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Retired Navy Admiral Gets Off Light In Bribery Scandal
A retired two-star Navy admiral has received the lightest of slaps on the wrist after an investigation found he asked for and received gifts from a defense contractor, to whom he gave lucrative information.
Mark Montgomery, who retired in 2017, is the latest officer to be tied to Leonard Francis – whose nickname “Fat Leonard” has become synonymous with a culture of corruption within the Navy that was tolerated at the service’s highest levels.
Navy Secretary Richard Spencer determined that Montgomery committed graft and other offenses from 2007 and 2009 while he led Destroyer Squadron 15 based out of Yokosuka, Japan, said Cmdr. Jereal Dorsey, a Navy spokesman. Montgomery also provided a false official statement to Navy officials about his relationship with Francis in 2018.
For his actions, Montgomery has received a letter of censure, Dorsey told Task & Purpose.
Washington Post reporter Craig Whitlock first reported on Monday that the Navy had officially censured Montgomery. Earlier in November, the White House rescinded Montgomery’s nomination to serve in the U.S. Agency for International Development without an explanation.
A letter of censure is the lightest form of punishment that Montgomery could have received, said retired Marine Lt. Col. Guy Womack, a Houston-based defense attorney, who represents service members.
“He will continue to draw his full pay of the rank at which he retired and enjoy all of the other benefits that he otherwise would get his for his service and his rank,” Womack told Task & Purpose on Monday.
“In essence, the letter of censure is a meaningless gesture. No one will ever see it. It doesn’t go into any kind of civilian record. It really is just like sending in a hate letter. It has absolutely no consequence to him at all.”
White House spokespeople did not respond to multiple requests for comment from Task & Purpose. Montgomery could not be reached for a response on Monday.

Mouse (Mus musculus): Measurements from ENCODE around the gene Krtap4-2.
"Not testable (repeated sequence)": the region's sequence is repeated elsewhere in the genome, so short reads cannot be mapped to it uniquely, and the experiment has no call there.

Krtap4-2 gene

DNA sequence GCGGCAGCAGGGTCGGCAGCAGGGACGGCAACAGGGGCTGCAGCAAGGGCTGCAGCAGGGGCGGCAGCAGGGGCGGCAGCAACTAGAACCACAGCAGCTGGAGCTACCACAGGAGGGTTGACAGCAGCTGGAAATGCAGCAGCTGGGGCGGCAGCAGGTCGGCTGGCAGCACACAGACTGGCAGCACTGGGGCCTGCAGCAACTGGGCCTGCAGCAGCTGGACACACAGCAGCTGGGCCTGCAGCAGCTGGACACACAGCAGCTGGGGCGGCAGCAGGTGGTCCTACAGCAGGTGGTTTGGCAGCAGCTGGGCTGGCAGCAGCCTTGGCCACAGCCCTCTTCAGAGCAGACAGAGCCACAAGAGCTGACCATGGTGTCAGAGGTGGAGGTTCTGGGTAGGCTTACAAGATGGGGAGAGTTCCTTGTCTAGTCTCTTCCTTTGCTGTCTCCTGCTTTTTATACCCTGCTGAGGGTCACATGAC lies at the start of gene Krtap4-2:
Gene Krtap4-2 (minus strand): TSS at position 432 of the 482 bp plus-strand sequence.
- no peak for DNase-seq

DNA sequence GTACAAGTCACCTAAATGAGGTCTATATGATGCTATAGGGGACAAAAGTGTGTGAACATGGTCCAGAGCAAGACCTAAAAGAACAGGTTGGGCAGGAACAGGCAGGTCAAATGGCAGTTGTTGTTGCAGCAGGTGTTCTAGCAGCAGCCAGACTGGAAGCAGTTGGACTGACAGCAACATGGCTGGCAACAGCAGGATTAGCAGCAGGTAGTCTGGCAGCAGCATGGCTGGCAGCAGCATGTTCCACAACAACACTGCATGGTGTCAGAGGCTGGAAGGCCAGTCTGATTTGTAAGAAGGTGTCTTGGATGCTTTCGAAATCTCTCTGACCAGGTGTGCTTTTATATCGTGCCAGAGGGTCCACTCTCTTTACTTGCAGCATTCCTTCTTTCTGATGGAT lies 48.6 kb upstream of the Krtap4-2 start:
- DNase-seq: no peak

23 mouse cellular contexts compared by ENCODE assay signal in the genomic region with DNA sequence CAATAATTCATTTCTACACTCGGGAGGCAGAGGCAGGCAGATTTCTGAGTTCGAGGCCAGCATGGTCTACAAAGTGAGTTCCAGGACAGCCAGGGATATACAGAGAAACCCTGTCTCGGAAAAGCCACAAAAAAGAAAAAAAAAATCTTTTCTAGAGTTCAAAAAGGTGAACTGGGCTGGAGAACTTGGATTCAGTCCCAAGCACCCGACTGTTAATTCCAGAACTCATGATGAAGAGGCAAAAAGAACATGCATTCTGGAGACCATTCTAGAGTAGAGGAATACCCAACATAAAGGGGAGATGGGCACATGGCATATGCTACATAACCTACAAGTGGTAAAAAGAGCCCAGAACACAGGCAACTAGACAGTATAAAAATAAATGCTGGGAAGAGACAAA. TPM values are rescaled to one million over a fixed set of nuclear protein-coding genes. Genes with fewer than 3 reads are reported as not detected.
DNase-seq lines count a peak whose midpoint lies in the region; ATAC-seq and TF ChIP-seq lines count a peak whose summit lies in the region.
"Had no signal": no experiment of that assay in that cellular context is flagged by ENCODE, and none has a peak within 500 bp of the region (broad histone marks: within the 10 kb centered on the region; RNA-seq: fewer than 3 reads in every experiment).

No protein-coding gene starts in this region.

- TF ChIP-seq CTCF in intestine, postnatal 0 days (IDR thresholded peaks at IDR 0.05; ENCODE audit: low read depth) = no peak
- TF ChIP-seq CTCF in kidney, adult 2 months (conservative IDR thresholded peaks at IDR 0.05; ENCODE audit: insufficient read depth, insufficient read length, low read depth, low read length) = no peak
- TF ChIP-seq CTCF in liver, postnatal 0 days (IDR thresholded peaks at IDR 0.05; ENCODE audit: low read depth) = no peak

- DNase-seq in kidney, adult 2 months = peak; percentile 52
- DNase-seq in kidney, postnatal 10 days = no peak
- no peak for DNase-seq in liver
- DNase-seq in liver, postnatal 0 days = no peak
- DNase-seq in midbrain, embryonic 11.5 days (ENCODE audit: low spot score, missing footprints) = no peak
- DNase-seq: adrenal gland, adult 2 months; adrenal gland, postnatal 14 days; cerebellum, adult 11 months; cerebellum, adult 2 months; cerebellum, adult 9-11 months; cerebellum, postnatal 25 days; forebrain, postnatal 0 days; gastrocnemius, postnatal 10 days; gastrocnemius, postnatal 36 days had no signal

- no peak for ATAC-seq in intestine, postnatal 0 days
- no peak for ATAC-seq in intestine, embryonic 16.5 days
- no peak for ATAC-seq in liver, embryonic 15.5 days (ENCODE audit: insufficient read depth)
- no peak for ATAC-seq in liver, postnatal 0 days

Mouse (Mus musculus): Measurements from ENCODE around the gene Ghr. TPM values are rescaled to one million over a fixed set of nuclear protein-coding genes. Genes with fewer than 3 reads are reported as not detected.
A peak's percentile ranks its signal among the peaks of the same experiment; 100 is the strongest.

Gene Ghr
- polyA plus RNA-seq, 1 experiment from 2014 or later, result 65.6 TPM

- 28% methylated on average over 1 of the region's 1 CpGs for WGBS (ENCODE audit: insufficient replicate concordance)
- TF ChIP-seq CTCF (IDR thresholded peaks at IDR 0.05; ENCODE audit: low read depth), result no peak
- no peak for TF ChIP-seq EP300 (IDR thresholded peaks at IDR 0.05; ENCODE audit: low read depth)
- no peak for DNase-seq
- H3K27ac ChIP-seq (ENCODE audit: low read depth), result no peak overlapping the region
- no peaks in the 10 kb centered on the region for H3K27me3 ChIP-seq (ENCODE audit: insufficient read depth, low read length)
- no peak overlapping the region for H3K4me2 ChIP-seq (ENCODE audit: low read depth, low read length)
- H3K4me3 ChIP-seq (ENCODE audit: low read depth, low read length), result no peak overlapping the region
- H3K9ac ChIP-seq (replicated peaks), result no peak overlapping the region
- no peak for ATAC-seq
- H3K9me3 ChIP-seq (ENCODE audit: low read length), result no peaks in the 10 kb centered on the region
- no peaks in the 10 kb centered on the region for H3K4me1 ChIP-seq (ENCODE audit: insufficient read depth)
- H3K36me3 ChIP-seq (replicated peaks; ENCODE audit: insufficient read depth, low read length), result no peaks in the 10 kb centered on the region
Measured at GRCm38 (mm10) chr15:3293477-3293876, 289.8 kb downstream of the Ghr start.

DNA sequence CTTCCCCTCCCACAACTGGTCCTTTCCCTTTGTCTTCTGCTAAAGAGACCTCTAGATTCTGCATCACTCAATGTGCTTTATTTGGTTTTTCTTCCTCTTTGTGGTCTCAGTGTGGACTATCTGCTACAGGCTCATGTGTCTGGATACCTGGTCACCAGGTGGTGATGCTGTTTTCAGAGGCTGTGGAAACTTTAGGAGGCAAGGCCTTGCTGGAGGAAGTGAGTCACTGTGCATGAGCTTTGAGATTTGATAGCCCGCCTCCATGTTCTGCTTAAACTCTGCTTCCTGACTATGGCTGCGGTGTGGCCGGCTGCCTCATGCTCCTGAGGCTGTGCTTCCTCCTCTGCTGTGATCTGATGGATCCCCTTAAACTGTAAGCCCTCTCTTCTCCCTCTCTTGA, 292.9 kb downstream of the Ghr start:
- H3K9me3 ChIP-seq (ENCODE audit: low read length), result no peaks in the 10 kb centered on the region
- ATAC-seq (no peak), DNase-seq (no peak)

CAMP PENDLETON — The military prosecution of a Coast Guardsman accused of murder began Wednesday with a preliminary hearing at Marine Corps Base Camp Pendleton.
Seaman Ethan W. Tucker, 21, was arrested August 28 after a seven-month Coast Guard investigation into the January death of Seaman Ethan Kelch, 19, who served on the same ship as Tucker— the Kodiak, Alaska-based high endurance cutter Douglas Munro.
ANKARA (Reuters) - President Tayyip Erdogan said on Saturday Turkey would press on with its offensive into northeastern Syria and "crush the heads of terrorists" if a deal with Washington on the withdrawal of Kurdish fighters from the area were not fully implemented.
Erdogan agreed on Thursday in talks with U.S. Vice President Mike Pence a five-day pause in the offensive to allow time for the Kurdish fighters to withdraw from a "safe zone" Turkey aims to establish in northeast Syria near the Turkish border.
President Trump stoked confusion Friday by declaring the U.S. has "secured the Oil" in the Middle East amid continued fallout from the Turkish invasion of northern Syria that he enabled by pulling American troops out of the region.
It wasn't immediately clear what the president was talking about, as there were no publicly known developments in Syria or elsewhere in the Middle East relating to oil. White House aides did not return requests for comment.
WASHINGTON (Reuters) - A U.S. State Department investigation of Hillary Clinton's use of a private email server while she was secretary of state has found no evidence of deliberate mishandling of classified information by department employees.
The investigation, the results of which were released on Friday by Republican U.S. Senator Chuck Grassley's office, centered on whether Clinton, who served as the top U.S. diplomat from 2009 to 2013, jeopardized classified information by using a private email server rather than a government one.
BYESVILLE — A Meadowbrook High School student removed from class last Friday for being intoxicated is now facing a felony charge after allegedly threatening to shoot people if the previous incident harmed his chances to join a branch of the United States military.
Gabriel D. Blackledge, 18, of Cambridge, is facing one count of making terrorist threats, a third-degree felony, filed by the Guernsey County Sheriff's Office on Thursday. Blackledge remained incarcerated in the county jail on a $250,000 bond with no 10 percent allowed, according to the sheriff's office's website.